Lanterns: Why We Love Hallmark Movies


Why We Love Hallmark Movies

Do you know why we love Hallmark movies? I’ve discovered the secret to the success of Hallmark Channel. 

Initially, I surmised the wholesomeness of the programming was responsible. After all, watching Hallmark means you don’t have to change the channel if your kids and their friends come in from playing outside. There’s nothing questionable about their films, they’re all family friendly. 

They also don’t shy away from incorporating faith into the narrative, and that surely accounts for some of Hallmark’s success. How many Americans believe in God? Well, answers range between 57% and 9 out of 10— it will suffice to say, a lot. We look for programming to which we relate. Seeing a child saying prayers before bedtime is nice for everyone, and kids get to see there are other kids just like themselves.

My husband and I find the explosion of gay and lesbian characters in network programming ridiculous. The rush to inclusivity means the LGBT are represented in everything, but their community is only about 5% of Americans. I don’t care about anyone’s sexual proclivities; to each his own. Primetime shows are incredibly sexualized, but people want to be entertained, not embarrassed. So far, Hallmark has resisted the urge to join the social justice warriors, and frankly, it’s refreshing. 

Hallmark is wholesome, traditional family entertainment. Certainly, their success must be rooted in family values. Often the stories are set in rural areas or include horses, dogs, and even sheep. Some are based on true life narratives of struggle, pain, and triumph. Yes, they’re sometimes formulaic. Within five minutes I can usually tell which characters will fall in love, but I find it never gets old. The stories are uplifting, and that’s why I tune in.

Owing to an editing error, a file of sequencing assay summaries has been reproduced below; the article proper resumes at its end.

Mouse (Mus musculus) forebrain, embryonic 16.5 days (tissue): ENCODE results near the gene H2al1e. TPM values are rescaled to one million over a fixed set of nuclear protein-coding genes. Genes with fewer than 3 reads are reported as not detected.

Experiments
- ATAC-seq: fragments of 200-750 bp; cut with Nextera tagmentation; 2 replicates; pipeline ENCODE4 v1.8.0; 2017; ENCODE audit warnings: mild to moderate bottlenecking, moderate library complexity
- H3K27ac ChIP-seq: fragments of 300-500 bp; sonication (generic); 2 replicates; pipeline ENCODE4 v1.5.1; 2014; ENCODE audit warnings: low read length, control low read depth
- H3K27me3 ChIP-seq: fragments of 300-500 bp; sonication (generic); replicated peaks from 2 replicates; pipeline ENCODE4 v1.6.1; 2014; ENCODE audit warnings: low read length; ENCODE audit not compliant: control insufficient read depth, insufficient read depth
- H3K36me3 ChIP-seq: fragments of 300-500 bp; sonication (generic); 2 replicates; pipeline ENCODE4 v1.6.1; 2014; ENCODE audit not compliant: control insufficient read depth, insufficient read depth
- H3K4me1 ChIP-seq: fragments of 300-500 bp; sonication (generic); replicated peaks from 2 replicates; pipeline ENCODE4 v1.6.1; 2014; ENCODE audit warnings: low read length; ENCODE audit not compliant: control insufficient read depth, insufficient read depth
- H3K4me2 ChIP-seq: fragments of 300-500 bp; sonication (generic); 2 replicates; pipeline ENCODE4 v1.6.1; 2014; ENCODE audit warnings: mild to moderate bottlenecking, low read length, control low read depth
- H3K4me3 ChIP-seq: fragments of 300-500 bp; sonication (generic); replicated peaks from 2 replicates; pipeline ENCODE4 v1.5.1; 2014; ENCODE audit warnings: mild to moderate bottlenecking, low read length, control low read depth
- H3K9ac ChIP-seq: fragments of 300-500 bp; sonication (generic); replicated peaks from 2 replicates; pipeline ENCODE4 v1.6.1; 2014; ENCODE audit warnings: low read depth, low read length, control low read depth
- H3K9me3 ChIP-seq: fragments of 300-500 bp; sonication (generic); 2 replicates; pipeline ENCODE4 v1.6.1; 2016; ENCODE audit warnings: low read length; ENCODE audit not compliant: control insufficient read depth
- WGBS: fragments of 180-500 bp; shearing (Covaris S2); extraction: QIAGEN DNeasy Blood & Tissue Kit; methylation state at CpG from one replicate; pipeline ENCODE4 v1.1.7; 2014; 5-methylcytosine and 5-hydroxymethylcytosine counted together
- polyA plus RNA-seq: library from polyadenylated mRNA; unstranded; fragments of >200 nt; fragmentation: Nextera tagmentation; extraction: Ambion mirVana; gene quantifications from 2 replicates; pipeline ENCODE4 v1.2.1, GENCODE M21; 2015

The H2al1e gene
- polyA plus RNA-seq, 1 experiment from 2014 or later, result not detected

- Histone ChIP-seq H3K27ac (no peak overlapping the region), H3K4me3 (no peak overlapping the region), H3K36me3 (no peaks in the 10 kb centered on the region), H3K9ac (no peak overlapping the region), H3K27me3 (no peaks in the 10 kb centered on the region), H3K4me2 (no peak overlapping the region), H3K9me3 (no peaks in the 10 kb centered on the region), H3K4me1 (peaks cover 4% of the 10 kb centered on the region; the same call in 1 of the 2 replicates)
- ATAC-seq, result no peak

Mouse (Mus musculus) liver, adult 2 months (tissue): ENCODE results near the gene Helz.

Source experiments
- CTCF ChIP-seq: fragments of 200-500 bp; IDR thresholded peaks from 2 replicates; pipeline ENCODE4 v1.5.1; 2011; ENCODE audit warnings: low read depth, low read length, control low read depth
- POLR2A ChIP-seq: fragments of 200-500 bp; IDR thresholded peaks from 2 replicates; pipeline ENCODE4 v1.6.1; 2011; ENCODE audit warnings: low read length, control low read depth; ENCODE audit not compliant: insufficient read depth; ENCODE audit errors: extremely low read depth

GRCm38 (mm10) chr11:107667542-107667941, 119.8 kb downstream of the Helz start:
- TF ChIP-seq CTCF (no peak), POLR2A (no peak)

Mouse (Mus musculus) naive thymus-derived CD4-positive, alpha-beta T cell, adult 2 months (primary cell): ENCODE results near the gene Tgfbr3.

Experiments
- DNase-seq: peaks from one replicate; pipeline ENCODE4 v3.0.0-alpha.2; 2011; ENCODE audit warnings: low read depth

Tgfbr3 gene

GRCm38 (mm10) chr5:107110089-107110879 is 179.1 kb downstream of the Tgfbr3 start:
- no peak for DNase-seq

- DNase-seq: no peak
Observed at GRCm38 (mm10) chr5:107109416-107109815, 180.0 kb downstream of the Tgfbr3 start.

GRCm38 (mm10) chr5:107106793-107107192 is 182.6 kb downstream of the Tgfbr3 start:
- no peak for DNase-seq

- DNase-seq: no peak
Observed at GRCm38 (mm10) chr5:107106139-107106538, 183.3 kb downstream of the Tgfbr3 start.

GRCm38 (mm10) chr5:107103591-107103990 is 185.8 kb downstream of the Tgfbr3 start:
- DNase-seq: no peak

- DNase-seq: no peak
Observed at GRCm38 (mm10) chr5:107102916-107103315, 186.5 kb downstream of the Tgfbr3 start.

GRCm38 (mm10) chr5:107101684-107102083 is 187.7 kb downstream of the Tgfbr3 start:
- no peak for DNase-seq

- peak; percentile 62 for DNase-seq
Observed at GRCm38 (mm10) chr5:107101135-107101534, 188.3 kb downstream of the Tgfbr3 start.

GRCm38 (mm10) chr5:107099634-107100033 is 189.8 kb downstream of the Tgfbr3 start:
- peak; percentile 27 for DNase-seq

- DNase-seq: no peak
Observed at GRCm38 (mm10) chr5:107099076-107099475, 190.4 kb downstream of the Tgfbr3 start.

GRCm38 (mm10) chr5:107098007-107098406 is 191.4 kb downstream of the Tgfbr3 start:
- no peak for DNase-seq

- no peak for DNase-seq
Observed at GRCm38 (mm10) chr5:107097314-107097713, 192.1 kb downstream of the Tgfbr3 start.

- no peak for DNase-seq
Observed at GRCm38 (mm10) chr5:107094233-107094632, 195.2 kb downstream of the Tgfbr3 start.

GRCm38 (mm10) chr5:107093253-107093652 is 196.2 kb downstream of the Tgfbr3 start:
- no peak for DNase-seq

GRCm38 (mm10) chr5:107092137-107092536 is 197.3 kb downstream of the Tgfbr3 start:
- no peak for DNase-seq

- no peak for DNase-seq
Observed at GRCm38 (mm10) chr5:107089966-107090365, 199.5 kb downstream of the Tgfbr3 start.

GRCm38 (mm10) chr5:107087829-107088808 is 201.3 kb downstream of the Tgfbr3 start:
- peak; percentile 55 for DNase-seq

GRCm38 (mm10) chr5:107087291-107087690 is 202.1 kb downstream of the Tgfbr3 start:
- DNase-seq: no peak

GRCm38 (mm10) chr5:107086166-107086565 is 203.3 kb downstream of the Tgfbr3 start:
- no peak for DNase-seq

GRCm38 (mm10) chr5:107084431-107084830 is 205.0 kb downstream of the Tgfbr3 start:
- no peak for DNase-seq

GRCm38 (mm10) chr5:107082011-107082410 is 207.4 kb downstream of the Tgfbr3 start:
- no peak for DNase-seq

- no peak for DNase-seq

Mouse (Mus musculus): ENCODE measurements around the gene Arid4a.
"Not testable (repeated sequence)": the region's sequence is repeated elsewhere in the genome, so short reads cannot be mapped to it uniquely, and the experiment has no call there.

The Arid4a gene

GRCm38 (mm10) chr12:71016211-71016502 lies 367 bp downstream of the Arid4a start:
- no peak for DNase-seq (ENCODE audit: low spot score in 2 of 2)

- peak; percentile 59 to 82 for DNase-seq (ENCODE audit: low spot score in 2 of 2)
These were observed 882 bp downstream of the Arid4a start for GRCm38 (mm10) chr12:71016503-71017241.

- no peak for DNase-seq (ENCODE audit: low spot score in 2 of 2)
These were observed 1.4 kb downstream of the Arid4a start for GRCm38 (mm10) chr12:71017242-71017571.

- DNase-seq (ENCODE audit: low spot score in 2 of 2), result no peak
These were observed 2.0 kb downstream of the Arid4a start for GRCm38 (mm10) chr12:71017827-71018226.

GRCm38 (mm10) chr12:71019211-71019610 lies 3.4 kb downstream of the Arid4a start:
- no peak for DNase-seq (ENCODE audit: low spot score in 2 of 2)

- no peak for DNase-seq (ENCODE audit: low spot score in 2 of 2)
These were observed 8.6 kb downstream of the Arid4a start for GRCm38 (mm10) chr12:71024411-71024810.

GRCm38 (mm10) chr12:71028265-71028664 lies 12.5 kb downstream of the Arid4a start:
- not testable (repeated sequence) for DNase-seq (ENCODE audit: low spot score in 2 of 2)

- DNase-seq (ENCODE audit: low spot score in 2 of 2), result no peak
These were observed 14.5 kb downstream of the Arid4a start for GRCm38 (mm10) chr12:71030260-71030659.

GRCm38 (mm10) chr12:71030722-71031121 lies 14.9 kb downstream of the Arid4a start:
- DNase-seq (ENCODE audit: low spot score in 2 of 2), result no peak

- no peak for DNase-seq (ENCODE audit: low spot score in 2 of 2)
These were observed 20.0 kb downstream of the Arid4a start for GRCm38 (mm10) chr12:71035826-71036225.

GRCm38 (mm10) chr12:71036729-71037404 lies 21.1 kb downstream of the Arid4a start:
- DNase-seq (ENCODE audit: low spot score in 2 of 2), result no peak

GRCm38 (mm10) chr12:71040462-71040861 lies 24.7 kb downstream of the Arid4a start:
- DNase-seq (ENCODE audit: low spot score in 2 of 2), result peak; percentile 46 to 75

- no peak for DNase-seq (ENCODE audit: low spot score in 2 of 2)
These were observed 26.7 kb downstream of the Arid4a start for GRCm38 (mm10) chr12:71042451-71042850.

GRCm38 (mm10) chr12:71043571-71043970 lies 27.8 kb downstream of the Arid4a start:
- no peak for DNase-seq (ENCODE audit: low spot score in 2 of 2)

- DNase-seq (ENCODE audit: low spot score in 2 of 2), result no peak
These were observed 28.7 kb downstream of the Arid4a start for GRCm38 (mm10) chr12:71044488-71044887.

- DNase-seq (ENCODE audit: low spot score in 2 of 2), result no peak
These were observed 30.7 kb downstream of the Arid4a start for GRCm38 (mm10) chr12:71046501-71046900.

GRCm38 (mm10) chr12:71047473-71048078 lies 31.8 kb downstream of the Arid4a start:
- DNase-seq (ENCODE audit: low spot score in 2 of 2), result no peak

I’m Sad And I Can’t Get Up


Yes, the programming is all of the above, but the secret to Hallmark's success are stories with happy endings! Last evening, after my third Hallmark movie in a row, it came to me as clear as fine crystal. Generally, it’s not a good idea to deal with absolutes, but this case is an exception.  At the end of each movie, I’m inevitably sporting a big, goofy smile— always, it never fails.

Struggling with Major Depressive Disorder, holidays and social interactions are difficult for me at times. Dealing with some personal stuff right now is really knocking me down; I’m sad and can’t find a solution to improve the situation or move on. Hubby says I‘m like a bear with a sore bottom. Enter, the Hallmark Channel.

We come together in the evening to watch television, and it’s lovely when we agree on the Hallmark Channel. I actually feel relieved, because I escape my misery through these stories. They are made up of what we all want, theoretically; the guy gets the girl; the daughter saves the farm; the kid learns to love horses, dogs, or maybe even a cowboy. They are set on beautiful vistas or in cozy little towns with wonderful homes and neighbors. They’re the stuff our dreams are made of, and why we happily choose them. 

Hallmark…Escaping Real Life Drama Since 2001 


The world gets meaner and uglier, so I watch more and more Hallmark. It all started with the Christmas movies. If your Christmas reality isn’t what you’d wish, they’ve got you covered— nobody does Christmas like Hallmark. Years ago, I remember looking forward to binge-watching Hallmark Christmas movies. Fast forward, and it’s now my go-to channel all year long to withdraw from harsh reality or depression, and of course, for entertainment. There are two channels now, Hallmark Channel and Hallmark Movies and Mysteries, with a third coming soon, Hallmark Drama. 

To be clear, it can’t take major depression away, but Hallmark gives me two hours at a time for a mental break. Like a nap is sometimes just the ticket when one feels run down, Hallmark is a mental nap when life feels overwhelming. It may be the best antidepressant on the market, except for cats and dogs, of course.

Written by Julie Custer

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